Part III. Teaching about Photography: Types of Photographs

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    Part III. Teaching about Photography: Types of PhotographsAuthor(s): Terry BarrettSource: Art Education, Vol. 39, No. 5 (Sep., 1986), pp. 41-44Published by: National Art Education AssociationStable URL: .Accessed: 15/06/2014 21:49

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  • Part III

    Teaching About Photography: Types of Photographs

    By Terry Barrett

    In this article. .. the last in a series. . . Barrett continues his analysis of photography as an aidfor art

    teachers. "The assignment would not be to make a good or beautiful photograph, but to use the camera and darkroom to express something significant about what they are


    here are all kinds of photographs made for all kinds of purposes, but all photographs share, to greater or lesser extents, the unique characteristics of "selectivity,"

    "instantaneity," and "credibility" (Part I). Each of them can be interpreted by means of information drawn from the photograph's three sources of contextual information - "internal," "external," and "original" (Part II). A further aid to interpretation and evaluation is the category system presented here by means of which any photograph may be seen as belonging to one of six types: "Descriptive," "Explanatory," "Interpretive," "Ethically Evaluative," "Aesthetically Evaluative," and "Theoretical." Descriptive Photographs All photographs describe, but some are made only to describe. From its inception, photography has been heralded as a quick, easy, and efficient means of visual description and one that has been trusted, oftentimes naively, as mechanical and objective. I.D. photographs, medical x-rays, security surveillance photographs, and NASA space exploration photographs are clear examples of photographs that are made to offer descriptive information and function descriptively. A portrait done in a commercial studio is made to

    flatter the sitter by lighting, focus, angle, background, and a variety of poses and expressions; an I.D. photograph, however, attempts only to show what a person looks like. Explanatory Photographs Explanatory photographs are very dependent on the descriptive information they contain but are made to go beyond description in an attempt to provide answers to questions of a scientific nature. Exploring Society Photographically (Becker, 1981) is an exhibition catalogue of such photographs and contains the work and explications of the work of several photographers. Some are artists, and some are social scientists, though they all investigate society with the camera to explain it from anthropological or sociological perspectives. Included in the book are visual studies of migrant farm workers, a comparison of a family-run restaurant and a MacDonalds' and the effects of a husband's stroke on a young couple's marriage. Suburbia by Bill Owens (1973), an exploration of a southern California community in photographs and brief quotes from those photographed, is another celebrated example of this type of photographic endeavor. Physical scientists frequently make photographs to answer questions; M.I.T. physicist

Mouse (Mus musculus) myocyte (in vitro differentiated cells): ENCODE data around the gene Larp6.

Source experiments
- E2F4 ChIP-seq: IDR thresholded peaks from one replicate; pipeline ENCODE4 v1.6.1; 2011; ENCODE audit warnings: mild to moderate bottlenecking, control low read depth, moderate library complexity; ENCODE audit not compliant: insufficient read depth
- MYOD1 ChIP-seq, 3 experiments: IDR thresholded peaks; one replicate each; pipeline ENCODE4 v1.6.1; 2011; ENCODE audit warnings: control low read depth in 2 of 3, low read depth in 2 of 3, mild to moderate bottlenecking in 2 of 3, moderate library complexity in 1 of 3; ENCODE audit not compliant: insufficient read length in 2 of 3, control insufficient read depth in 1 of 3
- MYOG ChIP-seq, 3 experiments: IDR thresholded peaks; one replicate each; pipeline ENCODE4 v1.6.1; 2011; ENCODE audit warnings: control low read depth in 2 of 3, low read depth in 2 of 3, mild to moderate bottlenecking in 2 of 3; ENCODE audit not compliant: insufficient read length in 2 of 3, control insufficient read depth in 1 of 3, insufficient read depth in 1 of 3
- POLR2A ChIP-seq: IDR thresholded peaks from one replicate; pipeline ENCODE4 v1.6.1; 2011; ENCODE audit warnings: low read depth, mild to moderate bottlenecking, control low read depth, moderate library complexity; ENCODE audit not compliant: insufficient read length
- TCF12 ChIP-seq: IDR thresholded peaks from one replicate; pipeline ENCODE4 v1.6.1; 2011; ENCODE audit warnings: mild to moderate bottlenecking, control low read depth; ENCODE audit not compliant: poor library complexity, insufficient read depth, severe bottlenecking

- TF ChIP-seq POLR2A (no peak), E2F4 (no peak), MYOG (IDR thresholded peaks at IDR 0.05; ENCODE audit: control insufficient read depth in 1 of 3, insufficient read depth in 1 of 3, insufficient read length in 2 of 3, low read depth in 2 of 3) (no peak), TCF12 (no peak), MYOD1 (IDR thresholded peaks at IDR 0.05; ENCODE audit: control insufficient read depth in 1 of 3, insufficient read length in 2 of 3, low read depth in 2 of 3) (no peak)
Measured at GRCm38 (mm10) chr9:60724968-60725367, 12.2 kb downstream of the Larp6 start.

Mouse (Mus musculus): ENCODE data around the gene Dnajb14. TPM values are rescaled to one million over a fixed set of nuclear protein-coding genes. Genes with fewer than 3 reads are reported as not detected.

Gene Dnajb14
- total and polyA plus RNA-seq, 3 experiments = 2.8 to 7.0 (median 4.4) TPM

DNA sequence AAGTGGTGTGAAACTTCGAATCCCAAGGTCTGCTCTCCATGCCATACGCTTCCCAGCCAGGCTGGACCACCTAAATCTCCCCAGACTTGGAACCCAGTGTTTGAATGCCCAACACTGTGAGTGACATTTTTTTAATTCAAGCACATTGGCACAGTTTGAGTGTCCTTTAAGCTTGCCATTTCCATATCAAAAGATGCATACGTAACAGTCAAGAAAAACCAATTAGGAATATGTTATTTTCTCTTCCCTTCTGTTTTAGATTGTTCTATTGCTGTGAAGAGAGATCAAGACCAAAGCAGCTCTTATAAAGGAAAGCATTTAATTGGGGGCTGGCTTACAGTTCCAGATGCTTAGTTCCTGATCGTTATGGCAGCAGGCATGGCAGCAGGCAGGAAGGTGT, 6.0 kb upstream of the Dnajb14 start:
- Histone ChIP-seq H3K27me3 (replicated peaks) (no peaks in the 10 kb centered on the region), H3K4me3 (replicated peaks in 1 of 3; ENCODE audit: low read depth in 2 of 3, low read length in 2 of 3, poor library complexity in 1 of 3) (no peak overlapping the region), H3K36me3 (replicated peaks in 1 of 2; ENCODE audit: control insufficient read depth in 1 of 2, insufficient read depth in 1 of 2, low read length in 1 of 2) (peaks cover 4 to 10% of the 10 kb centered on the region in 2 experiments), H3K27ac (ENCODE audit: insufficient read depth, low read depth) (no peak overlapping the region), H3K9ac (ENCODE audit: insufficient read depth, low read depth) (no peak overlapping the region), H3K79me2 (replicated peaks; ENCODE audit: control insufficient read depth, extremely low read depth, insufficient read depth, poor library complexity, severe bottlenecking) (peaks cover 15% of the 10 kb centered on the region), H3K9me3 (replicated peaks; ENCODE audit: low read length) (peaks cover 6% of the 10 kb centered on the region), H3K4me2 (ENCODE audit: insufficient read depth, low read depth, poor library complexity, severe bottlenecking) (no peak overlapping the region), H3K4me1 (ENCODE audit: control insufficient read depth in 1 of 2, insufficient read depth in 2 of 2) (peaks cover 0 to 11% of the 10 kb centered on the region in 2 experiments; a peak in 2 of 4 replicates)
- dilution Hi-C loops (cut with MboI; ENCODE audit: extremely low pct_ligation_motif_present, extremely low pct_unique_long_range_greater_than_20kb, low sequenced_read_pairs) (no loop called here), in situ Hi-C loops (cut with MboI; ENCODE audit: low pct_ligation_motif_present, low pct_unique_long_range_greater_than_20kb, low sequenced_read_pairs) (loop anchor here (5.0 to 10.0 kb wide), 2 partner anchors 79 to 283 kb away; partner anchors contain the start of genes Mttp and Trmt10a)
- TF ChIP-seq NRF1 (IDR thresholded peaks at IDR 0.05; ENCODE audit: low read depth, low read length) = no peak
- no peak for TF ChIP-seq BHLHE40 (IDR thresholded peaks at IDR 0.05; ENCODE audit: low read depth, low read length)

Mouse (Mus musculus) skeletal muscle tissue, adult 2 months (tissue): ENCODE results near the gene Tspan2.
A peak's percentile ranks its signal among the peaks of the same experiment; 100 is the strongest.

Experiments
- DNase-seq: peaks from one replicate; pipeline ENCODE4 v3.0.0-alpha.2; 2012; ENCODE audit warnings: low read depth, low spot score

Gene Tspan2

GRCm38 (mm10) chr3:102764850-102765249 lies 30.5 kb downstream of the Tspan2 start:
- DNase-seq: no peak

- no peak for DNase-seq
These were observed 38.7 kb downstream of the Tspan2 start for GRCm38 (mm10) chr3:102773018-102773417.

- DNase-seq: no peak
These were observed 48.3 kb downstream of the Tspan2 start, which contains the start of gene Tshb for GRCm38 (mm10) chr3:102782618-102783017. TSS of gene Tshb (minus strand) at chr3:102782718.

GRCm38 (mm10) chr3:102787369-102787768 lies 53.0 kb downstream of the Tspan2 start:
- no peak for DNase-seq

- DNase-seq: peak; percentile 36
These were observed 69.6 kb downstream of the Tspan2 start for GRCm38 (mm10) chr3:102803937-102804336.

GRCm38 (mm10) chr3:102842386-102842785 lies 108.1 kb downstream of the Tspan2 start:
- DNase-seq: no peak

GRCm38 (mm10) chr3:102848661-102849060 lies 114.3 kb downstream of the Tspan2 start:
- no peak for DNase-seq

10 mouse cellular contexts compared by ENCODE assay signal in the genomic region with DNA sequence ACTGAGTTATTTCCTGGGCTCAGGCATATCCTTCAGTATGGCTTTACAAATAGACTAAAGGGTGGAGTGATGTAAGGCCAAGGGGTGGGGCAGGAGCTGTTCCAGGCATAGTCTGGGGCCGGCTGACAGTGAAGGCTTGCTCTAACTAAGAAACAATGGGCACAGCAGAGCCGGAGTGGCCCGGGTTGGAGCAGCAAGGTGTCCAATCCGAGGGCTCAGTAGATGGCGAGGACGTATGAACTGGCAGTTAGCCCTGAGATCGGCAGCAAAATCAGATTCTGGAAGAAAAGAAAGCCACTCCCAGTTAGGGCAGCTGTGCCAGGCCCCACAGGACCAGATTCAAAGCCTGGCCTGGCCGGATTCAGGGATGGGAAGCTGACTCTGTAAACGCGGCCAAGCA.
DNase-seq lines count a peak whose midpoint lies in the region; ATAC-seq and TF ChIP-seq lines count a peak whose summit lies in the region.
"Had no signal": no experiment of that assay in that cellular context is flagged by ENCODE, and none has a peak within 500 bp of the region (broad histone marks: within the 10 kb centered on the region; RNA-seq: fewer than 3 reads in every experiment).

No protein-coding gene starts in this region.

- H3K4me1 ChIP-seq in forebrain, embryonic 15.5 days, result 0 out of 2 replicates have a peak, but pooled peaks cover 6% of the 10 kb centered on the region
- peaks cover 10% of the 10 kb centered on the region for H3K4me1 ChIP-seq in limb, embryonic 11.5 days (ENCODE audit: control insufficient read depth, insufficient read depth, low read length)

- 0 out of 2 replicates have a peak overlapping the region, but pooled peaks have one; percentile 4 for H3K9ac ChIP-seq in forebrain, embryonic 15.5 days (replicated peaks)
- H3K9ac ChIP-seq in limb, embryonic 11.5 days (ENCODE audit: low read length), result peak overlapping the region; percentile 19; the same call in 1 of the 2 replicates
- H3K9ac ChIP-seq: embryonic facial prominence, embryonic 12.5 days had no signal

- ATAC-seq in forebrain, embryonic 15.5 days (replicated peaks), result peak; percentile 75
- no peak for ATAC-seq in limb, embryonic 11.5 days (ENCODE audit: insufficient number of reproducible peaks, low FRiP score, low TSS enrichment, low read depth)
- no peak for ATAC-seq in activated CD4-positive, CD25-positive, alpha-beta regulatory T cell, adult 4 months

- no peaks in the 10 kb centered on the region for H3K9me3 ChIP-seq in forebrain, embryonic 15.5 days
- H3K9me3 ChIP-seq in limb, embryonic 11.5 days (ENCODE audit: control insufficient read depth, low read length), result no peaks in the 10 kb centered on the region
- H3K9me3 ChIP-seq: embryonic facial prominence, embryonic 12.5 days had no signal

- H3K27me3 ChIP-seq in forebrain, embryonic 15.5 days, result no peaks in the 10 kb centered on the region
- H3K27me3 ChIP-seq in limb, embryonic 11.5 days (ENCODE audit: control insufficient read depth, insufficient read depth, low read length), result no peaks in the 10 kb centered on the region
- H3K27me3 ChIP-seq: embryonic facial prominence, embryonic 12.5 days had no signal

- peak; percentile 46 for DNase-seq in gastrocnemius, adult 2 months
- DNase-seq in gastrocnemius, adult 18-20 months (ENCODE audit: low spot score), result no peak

Art Education September 1986 41

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  • Edweard Muybridge, "Cockatoo Flying," from Animal Locomotion, 1887, an example of an "explanatory" photograph, one which provides

    visual answers for questions asked about birds in flight.

    Harold Edgerton has several fascinating photographs of very fast moving objects, such as bullets frozen for study by his cameras and strobes. Many press photographers also attempt to explain, seeking answers by means of photographs to the questions of Who, What, and Where? Interpretive Photographs Photographers who make interpretive photographs also offer information about the world, explaining phenomena, but from a personal, idiosyncratic, and non-scientific point of view. Duane Michals (Bailey, 1975) has photographed sequences entitled "The Spirit Leaving the Body," "The Creation," and "Death Comes to the Old Lady." Jerry Uelsmann (1973) makes multiply-exposed images of hamburgers in the sky, trees hovering above water, and angels emerging from crevassed rocks. Ralph Gibson (1973) has published a triology of photographic novellas without words, Deja-Vu, The Somnambulist, and Days at Sea. Interpretive photographs are fictive, poetic, and metaphoric, usually using actors, models, or situations directed by the photographer. Although interpretive photographs make explanatory claims about the world, their claims would be hard to prove with empirical evidence, and acceptance of their truth is